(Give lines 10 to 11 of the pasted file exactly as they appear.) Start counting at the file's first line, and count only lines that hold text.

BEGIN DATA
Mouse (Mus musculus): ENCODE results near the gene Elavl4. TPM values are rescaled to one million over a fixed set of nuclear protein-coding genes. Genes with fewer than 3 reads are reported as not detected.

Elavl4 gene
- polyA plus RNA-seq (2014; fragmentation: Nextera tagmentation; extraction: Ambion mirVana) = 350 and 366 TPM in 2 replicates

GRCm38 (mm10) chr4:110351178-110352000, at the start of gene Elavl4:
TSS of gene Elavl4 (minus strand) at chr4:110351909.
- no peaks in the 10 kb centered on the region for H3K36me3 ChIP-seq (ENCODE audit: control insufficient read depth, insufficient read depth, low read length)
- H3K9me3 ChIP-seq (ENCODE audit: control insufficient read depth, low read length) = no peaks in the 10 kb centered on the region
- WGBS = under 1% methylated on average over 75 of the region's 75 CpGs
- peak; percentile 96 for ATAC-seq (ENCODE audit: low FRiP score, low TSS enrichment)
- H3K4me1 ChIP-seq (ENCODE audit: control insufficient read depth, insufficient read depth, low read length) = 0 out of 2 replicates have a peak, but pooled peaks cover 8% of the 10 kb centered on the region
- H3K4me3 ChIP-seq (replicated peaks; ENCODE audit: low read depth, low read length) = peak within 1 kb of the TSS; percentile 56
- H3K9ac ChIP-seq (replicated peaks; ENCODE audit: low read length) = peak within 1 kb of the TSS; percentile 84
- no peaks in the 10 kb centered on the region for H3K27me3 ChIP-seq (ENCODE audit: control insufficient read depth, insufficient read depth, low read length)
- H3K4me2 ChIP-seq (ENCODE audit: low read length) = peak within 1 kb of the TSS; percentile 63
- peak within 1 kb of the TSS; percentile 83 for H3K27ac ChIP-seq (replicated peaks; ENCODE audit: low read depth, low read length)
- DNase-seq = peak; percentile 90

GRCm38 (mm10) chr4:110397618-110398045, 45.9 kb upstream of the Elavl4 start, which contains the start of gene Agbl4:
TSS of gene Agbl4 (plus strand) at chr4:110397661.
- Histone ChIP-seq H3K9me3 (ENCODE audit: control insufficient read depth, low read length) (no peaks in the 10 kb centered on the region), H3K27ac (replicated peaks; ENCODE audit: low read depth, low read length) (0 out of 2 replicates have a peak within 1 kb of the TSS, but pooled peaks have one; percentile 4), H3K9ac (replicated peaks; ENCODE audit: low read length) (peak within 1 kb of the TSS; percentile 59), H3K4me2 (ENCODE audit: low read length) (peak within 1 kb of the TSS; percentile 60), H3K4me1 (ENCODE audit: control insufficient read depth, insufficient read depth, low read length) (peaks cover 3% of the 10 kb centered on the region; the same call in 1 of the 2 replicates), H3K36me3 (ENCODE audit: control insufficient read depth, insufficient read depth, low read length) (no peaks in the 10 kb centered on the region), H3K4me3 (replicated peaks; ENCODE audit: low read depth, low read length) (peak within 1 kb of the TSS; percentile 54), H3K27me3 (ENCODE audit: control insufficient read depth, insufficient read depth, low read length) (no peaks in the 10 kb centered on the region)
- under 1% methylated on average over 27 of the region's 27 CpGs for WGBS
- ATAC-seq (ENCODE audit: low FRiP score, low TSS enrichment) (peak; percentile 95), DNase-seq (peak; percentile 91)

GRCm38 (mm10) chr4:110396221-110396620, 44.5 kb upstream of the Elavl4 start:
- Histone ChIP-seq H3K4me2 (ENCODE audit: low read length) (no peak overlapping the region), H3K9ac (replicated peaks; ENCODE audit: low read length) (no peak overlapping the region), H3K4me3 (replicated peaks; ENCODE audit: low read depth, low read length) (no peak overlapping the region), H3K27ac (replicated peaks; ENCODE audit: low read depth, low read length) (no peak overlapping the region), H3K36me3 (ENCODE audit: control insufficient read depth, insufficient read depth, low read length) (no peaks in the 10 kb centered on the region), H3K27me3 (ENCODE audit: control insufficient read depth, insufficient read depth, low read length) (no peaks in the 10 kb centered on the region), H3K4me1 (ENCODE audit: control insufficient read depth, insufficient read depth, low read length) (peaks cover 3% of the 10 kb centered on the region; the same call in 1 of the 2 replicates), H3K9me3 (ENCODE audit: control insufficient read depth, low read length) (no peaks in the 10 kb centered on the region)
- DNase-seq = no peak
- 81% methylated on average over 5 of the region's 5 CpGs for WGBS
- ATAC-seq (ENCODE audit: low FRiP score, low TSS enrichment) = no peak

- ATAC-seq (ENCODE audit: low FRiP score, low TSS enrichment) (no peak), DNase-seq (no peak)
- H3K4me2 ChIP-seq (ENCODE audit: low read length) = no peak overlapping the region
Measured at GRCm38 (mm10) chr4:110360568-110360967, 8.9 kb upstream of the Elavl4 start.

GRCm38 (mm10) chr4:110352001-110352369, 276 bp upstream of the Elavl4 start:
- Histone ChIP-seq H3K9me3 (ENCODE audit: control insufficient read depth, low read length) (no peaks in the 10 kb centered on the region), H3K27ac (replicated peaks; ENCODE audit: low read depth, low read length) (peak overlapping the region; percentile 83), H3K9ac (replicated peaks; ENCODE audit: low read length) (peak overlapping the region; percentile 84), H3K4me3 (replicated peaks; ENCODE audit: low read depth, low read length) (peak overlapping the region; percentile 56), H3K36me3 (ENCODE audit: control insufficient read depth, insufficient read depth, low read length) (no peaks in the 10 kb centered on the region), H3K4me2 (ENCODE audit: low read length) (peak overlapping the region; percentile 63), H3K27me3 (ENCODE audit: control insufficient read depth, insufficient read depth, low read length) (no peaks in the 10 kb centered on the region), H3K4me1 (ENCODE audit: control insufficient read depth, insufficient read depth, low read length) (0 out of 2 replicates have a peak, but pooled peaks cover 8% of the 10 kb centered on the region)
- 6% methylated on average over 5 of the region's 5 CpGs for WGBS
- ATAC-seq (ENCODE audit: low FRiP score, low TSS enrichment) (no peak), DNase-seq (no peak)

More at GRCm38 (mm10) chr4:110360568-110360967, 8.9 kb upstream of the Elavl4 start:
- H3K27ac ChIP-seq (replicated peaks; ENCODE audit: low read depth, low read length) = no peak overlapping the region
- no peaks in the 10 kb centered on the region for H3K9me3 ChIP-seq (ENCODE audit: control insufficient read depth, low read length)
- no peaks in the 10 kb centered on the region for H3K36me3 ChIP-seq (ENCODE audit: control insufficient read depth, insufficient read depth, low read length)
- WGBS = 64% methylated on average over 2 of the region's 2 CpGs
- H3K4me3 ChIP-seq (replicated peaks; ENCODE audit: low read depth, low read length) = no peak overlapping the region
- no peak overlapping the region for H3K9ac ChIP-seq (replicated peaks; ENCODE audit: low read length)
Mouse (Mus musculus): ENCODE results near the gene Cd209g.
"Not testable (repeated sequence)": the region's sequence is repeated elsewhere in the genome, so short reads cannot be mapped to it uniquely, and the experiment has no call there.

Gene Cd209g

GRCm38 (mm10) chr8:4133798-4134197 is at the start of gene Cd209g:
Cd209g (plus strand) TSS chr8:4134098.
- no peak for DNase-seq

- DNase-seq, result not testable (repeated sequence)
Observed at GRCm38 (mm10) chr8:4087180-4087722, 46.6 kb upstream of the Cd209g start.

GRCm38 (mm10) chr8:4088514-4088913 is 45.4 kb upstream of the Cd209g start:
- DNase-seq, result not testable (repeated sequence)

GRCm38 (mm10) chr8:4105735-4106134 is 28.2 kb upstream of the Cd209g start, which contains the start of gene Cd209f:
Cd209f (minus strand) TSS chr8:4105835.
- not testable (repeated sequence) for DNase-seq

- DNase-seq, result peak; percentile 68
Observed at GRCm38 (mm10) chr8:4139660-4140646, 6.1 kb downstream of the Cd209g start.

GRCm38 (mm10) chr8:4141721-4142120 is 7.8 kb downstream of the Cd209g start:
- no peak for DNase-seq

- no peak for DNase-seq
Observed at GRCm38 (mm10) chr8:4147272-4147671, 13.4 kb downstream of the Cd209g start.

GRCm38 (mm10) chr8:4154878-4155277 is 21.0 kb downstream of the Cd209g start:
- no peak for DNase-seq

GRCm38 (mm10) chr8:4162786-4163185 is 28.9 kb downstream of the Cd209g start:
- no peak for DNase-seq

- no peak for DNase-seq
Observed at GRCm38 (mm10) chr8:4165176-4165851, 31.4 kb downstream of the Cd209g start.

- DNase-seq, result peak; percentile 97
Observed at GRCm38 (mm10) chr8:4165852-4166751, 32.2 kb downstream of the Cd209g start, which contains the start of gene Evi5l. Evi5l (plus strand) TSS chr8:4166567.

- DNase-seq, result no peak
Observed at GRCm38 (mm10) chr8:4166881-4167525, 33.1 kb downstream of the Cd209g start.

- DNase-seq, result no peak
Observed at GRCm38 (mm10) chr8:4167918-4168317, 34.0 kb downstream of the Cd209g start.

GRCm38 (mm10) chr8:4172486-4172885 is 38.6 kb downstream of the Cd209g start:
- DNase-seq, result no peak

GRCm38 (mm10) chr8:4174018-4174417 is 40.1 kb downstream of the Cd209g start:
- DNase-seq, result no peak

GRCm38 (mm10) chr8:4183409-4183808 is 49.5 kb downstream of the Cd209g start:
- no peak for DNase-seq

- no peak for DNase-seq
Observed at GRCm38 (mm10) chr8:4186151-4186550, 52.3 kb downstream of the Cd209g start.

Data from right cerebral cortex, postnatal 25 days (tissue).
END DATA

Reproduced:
- H3K4me1 ChIP-seq (ENCODE audit: control insufficient read depth, insufficient read depth, low read length) = 0 out of 2 replicates have a peak, but pooled peaks cover 8% of the 10 kb centered on the region
- H3K4me3 ChIP-seq (replicated peaks; ENCODE audit: low read depth, low read length) = peak within 1 kb of the TSS; percentile 56